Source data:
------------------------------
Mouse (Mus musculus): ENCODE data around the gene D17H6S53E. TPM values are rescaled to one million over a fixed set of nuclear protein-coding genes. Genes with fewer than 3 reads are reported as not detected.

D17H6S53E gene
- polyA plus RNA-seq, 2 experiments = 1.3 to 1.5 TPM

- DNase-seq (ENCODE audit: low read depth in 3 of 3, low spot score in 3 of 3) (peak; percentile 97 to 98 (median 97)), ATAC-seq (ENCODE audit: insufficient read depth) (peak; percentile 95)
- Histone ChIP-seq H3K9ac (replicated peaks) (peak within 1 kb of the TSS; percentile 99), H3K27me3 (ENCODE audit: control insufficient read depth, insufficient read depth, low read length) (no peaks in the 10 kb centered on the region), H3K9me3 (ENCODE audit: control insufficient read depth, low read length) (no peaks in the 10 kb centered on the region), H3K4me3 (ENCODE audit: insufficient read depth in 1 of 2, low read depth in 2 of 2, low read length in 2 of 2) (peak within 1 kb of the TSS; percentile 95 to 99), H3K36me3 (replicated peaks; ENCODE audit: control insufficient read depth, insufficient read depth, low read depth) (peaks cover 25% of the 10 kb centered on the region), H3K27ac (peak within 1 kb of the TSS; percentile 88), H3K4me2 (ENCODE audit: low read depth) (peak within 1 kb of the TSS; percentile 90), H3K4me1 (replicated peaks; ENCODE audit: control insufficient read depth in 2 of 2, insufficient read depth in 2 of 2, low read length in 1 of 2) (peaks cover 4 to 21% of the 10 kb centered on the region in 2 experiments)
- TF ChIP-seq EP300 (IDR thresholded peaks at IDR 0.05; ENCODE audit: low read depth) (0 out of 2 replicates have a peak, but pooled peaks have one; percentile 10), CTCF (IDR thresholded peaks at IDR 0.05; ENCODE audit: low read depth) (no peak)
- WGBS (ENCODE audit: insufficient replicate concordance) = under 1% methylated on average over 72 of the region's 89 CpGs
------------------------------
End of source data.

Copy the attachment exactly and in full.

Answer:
Mouse (Mus musculus): ENCODE data around the gene D17H6S53E. TPM values are rescaled to one million over a fixed set of nuclear protein-coding genes. Genes with fewer than 3 reads are reported as not detected.

D17H6S53E gene
- polyA plus RNA-seq, 2 experiments = 1.3 to 1.5 TPM

- DNase-seq (ENCODE audit: low read depth in 3 of 3, low spot score in 3 of 3) (peak; percentile 97 to 98 (median 97)), ATAC-seq (ENCODE audit: insufficient read depth) (peak; percentile 95)
- Histone ChIP-seq H3K9ac (replicated peaks) (peak within 1 kb of the TSS; percentile 99), H3K27me3 (ENCODE audit: control insufficient read depth, insufficient read depth, low read length) (no peaks in the 10 kb centered on the region), H3K9me3 (ENCODE audit: control insufficient read depth, low read length) (no peaks in the 10 kb centered on the region), H3K4me3 (ENCODE audit: insufficient read depth in 1 of 2, low read depth in 2 of 2, low read length in 2 of 2) (peak within 1 kb of the TSS; percentile 95 to 99), H3K36me3 (replicated peaks; ENCODE audit: control insufficient read depth, insufficient read depth, low read depth) (peaks cover 25% of the 10 kb centered on the region), H3K27ac (peak within 1 kb of the TSS; percentile 88), H3K4me2 (ENCODE audit: low read depth) (peak within 1 kb of the TSS; percentile 90), H3K4me1 (replicated peaks; ENCODE audit: control insufficient read depth in 2 of 2, insufficient read depth in 2 of 2, low read length in 1 of 2) (peaks cover 4 to 21% of the 10 kb centered on the region in 2 experiments)
- TF ChIP-seq EP300 (IDR thresholded peaks at IDR 0.05; ENCODE audit: low read depth) (0 out of 2 replicates have a peak, but pooled peaks have one; percentile 10), CTCF (IDR thresholded peaks at IDR 0.05; ENCODE audit: low read depth) (no peak)
- WGBS (ENCODE audit: insufficient replicate concordance) = under 1% methylated on average over 72 of the region's 89 CpGs